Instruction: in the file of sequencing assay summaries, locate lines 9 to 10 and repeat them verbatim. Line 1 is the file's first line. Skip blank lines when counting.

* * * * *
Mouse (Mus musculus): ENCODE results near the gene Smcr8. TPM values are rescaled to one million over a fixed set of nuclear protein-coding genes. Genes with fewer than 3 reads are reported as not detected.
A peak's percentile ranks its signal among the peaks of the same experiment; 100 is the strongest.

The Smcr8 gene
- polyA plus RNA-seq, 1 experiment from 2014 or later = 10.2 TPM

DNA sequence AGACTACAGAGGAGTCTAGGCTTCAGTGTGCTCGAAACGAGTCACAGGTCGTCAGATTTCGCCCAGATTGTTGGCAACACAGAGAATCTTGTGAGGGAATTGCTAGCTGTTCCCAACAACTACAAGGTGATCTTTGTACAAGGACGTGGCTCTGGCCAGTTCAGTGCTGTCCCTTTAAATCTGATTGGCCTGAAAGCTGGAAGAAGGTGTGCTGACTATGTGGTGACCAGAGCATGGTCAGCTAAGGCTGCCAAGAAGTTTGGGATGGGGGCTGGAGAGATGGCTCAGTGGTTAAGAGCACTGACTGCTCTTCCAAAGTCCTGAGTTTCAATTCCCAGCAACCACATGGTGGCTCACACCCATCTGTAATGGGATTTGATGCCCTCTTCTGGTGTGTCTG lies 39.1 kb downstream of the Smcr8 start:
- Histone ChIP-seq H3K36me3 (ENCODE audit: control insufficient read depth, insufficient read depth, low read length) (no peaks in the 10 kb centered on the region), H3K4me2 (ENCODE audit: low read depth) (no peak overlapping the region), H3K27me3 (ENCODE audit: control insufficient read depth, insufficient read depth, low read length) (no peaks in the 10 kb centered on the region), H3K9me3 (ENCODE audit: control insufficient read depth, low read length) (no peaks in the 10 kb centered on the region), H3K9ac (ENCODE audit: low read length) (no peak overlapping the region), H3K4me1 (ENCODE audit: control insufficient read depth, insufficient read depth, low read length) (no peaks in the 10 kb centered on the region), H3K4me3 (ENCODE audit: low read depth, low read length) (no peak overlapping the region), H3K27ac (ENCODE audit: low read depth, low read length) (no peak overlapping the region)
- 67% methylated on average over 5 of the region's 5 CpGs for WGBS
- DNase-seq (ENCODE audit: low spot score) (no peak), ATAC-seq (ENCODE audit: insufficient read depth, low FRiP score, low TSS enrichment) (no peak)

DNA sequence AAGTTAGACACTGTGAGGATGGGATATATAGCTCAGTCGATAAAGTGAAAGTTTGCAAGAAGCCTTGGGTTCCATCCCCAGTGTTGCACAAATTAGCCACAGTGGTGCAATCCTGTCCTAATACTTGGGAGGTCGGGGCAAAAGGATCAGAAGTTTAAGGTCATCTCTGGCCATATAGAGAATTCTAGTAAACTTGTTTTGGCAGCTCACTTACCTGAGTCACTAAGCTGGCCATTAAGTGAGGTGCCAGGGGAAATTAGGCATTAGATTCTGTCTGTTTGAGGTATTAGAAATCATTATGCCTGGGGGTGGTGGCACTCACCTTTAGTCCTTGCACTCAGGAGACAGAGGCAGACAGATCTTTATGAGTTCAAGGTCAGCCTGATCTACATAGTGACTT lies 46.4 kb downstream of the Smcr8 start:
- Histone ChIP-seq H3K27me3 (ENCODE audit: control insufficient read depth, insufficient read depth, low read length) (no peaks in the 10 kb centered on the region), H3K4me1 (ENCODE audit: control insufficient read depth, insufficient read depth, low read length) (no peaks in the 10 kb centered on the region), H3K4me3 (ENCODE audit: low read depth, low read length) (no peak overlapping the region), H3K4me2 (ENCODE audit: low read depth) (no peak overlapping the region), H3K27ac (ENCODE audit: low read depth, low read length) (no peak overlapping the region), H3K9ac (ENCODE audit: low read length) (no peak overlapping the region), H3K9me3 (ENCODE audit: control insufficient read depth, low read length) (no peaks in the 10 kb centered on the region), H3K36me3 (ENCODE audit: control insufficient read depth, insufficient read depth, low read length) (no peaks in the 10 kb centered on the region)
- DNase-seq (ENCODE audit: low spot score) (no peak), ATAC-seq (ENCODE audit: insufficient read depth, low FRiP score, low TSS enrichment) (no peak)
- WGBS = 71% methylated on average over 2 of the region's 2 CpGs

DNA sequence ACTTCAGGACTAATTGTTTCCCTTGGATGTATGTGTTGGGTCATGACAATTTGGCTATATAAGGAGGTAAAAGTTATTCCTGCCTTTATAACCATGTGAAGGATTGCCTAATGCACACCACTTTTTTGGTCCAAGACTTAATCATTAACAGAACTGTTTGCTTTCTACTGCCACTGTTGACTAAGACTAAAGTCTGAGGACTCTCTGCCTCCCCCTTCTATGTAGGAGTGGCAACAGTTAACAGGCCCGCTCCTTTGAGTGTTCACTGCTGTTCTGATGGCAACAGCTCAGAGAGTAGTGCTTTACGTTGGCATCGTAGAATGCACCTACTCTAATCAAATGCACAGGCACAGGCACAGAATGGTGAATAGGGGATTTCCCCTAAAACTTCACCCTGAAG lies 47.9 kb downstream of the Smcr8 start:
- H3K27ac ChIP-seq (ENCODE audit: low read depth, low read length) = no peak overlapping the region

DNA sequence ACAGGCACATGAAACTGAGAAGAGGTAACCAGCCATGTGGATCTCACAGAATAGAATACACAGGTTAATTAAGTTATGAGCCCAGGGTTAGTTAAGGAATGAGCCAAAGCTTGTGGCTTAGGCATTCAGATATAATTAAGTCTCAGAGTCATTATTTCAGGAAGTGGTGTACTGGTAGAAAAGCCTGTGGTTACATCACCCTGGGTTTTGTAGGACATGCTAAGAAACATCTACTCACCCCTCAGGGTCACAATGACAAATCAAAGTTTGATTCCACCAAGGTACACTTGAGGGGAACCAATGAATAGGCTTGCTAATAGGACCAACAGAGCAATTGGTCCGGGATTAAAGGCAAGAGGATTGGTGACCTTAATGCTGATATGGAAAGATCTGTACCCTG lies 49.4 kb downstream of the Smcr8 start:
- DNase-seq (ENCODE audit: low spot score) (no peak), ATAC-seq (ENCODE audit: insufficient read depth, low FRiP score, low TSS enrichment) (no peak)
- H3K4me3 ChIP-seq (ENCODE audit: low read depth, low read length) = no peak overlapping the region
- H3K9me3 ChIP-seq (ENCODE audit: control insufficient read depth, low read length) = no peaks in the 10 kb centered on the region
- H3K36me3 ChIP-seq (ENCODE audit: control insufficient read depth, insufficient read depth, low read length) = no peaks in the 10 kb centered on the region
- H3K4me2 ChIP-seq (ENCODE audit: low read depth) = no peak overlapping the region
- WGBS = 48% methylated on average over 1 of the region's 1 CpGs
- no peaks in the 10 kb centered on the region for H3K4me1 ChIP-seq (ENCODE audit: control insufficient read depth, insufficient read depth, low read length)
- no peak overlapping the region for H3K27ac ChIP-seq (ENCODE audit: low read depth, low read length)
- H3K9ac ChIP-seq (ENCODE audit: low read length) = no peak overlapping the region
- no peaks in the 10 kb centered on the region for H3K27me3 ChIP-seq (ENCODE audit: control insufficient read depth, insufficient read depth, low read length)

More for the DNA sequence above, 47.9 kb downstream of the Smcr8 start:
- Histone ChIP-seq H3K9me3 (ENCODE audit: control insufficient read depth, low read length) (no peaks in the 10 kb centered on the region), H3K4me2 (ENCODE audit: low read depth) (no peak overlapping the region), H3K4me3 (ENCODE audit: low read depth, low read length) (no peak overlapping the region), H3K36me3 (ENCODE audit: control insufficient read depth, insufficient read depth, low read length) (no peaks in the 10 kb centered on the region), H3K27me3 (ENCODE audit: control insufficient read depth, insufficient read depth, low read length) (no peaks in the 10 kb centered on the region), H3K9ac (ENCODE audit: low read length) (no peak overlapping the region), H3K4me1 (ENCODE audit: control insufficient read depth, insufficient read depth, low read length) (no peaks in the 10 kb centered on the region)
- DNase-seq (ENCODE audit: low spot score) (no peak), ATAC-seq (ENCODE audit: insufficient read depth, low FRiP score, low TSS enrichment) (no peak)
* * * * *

DNA sequence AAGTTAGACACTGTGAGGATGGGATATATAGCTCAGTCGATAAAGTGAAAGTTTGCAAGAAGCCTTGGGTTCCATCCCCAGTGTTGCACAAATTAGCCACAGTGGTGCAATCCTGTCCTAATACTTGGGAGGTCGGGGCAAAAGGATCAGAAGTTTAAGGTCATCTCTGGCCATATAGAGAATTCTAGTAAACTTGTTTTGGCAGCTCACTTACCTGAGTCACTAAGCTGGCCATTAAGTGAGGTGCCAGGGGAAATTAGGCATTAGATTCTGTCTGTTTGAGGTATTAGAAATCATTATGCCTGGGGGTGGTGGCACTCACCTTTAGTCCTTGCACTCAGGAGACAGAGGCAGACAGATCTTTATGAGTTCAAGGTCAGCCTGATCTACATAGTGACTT lies 46.4 kb downstream of the Smcr8 start:
- Histone ChIP-seq H3K27me3 (ENCODE audit: control insufficient read depth, insufficient read depth, low read length) (no peaks in the 10 kb centered on the region), H3K4me1 (ENCODE audit: control insufficient read depth, insufficient read depth, low read length) (no peaks in the 10 kb centered on the region), H3K4me3 (ENCODE audit: low read depth, low read length) (no peak overlapping the region), H3K4me2 (ENCODE audit: low read depth) (no peak overlapping the region), H3K27ac (ENCODE audit: low read depth, low read length) (no peak overlapping the region), H3K9ac (ENCODE audit: low read length) (no peak overlapping the region), H3K9me3 (ENCODE audit: control insufficient read depth, low read length) (no peaks in the 10 kb centered on the region), H3K36me3 (ENCODE audit: control insufficient read depth, insufficient read depth, low read length) (no peaks in the 10 kb centered on the region)